Even curbside classics have to fill up.
When I was filling the MX-5 a few weeks ago, I was joined by a 1949 Ford Pilot V8 and a 1961 Ford Consul, starting their Sunday with a tank full of petrol.
The Ford Pilot was Ford of Britain’s first large car after the war, introduced in 1947. It is actually the only UK Ford to have used a V8 – in this case an engine very closely related to that of the 1937 US Fords. The first cars were fitted with a 2.2 litre side valve small Ford flathead V8 (“V8 60”). Quickly, Ford replaced this with the more traditional Ford flathead V8, the 3.6 litre (221 CID) engine, as fitted to this 1951 car.
The car, although a V8, gave only 85bhp and, matched with a three speed gearbox, relied on the flexibility and torque of the engine rather than a big selection of ratios.
The car was competing in a market new to Ford, against brands like Rover, Humber and even Jaguar. Of course, in the late 1940s, supply was nowhere near as large as demand, and having available engines to fit into a car helped decide what to build.
Maybe surprisingly, the Pilot had a notable motorsport career, winning the Tulip and Lisbon rallies, and also provided an engine for various smaller British manufacturers such as Jensen and Allard.
The styling bore a relationship with the much smaller Ford Prefect, and the car may have suffered because of this, contributing to its failure to sell equally against the likes of the Rover 75 or Humber Hawk in a brand sensitive market such as the UK. It could also have been that the “new style plastic instrument panel of striking design in walnut grain” didn’t help though. However, the offer of a V8 power (and sound), an otherwise nicely trimmed and equipped interior and traditional value for money (at a price twenty percent less than the Rover’s) showed Ford that there was a market for a larger car, even if the Pilot was not exactly it.
The Zephyr and Zodiac range that followed was much closer to the concept of the large Ford we became familiar with over the next 40 years – a relatively large car, offering space and comfort, if not the full premium experience. A car to compete with the largest Vauxhall and Austins, rather a Rover or a Humber, the Consul, Zephyr and Zodiac clearly set the style for the largest British and European Fords for 40 years, until the last Ford Scorpio of 1998–large, spacious, and fashion conscious.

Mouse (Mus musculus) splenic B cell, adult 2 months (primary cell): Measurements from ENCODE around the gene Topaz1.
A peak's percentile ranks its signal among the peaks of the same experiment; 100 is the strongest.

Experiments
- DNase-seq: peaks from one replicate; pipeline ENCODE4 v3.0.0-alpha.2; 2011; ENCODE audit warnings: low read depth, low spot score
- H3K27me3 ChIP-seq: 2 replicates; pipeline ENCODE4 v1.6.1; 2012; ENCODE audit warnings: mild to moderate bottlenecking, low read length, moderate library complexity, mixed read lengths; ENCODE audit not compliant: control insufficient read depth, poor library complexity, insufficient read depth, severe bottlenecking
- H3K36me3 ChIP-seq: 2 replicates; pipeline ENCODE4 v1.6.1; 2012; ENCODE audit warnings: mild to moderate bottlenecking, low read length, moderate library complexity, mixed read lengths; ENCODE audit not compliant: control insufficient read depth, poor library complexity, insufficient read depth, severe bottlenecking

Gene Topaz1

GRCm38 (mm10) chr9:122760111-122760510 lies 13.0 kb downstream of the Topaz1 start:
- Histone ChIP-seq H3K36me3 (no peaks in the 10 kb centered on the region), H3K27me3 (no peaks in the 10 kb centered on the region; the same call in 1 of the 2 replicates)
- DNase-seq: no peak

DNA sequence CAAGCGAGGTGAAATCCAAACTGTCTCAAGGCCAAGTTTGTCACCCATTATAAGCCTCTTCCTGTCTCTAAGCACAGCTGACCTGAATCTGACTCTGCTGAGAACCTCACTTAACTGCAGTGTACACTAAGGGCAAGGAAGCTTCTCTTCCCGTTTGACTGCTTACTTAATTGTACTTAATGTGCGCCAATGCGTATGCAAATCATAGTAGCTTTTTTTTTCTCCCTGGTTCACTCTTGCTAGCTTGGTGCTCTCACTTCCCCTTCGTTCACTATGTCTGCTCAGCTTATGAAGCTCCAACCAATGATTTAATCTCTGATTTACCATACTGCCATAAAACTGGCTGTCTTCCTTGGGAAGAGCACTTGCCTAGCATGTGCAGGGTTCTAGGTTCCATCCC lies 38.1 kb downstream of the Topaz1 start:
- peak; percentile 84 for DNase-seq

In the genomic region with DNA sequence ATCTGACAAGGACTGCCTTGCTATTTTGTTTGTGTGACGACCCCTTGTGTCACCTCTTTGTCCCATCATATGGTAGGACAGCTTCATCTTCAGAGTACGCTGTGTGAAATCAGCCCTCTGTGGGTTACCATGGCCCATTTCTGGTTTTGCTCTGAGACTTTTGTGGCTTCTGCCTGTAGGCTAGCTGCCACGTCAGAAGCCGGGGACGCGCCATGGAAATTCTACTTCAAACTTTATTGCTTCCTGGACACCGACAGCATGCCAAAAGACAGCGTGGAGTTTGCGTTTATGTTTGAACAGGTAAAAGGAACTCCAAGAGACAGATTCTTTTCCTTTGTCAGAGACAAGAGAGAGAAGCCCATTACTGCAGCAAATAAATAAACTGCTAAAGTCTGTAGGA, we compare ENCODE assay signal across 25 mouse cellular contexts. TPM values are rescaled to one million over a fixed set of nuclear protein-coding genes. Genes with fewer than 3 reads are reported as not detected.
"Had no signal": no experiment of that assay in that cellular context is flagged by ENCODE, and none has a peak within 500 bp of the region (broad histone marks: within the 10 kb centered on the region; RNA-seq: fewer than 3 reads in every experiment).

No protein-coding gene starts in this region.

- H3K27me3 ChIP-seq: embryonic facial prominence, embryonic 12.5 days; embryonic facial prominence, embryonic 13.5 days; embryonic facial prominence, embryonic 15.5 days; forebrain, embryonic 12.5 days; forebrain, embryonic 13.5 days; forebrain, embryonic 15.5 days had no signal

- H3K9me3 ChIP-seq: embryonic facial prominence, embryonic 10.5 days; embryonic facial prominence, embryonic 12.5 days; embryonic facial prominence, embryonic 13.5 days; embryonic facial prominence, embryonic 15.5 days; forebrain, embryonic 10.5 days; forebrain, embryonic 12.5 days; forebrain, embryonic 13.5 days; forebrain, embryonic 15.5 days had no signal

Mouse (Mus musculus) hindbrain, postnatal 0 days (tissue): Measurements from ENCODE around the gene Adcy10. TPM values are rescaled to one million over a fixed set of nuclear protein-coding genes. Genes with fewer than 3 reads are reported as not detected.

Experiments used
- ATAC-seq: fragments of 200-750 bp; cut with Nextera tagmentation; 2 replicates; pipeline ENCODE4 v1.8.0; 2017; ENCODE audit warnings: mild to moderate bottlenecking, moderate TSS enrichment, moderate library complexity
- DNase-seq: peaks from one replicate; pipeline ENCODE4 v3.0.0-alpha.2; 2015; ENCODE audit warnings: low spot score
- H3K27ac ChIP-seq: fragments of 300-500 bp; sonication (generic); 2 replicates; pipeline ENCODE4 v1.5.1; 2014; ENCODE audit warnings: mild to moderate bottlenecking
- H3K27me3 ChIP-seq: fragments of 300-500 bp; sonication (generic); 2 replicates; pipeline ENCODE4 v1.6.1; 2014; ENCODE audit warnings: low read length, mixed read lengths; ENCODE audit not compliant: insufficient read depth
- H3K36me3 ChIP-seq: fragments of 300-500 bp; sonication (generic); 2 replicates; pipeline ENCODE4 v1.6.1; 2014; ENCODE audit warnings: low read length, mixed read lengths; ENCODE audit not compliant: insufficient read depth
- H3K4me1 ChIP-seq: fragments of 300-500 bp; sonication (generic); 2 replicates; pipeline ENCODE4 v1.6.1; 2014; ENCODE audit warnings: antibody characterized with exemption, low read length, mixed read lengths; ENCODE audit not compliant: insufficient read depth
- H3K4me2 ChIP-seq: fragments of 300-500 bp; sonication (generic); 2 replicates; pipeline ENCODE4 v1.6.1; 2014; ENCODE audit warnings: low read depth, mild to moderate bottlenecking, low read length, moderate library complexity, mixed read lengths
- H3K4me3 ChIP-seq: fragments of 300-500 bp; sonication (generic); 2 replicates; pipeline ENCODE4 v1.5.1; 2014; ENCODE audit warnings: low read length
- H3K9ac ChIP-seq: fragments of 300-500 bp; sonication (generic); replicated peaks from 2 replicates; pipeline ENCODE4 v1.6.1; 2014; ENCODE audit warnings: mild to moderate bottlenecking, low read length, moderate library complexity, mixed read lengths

This is the second generation of Ford Consul, dating from 1956. Ford launched it together with the six-cylinder Zephyr and mechanically similar, luxury trimmed Zodiac and marketed them as “The 3 Graces”; whether this was a reference to the artwork of Botticelli, Raphael and Rubens or the three large and image projecting Edwardian buildings (the Port of Liverpool, the Cunard Building and the Liver Building) that together make one of Britain’s greatest sea ports water frontage a UNESCO heritage site, I will let you judge.
The styling is clearly inspired by Dearborn–indeed, David Saunders’ recent survey of Canadian market Fords shows many examples of the theme behind this style. Of course, the British car was much smaller, being built on a wheelbase of 104 inches (three inches shorter than a current Ford Fusion). The Consul was effectively a four cylinder version of Zephyr, which had a 2.5 litre six-cylinder engine compared with the Consul’s overhead valve 1.7 litre four, which manfully pulled the car to 80 mph.
Suspension was traditional leaf springs at the rear, with a Macpherson strut front suspension. Brakes were drums all round until 1961 and it was the last large Ford with vacuum operated windscreen wipers. Yes, the harder you pressed the throttle, the slower the wipers wiped…
The convertible was built by Carbodies of Coventry for Ford, and sold in relatively small quantities. Carbodies built convertible versions of many popular British cars in the after war period, including Austin, Hillman and Daimler, who ultimately bought the company, and also estate car conversions. In recent years, it has been the company behind the familiar London taxi and is known as London Taxi International, though is owned by the Geely Corporation.
The Consul name died when this car was replaced by the the Zephyr and Zodiac Mk3 in 1962, but was used as a prefix to the Cortina, Capri, Classic and Corsair names. Effectively, the range was replaced by two cars – the Mk3 Zephyr 4 and the smaller Ford Consul Classic.
This launch film makes interesting viewing–when did you last see someone arriving for a Ford launch in a chauffeur driven Rolls-Royce?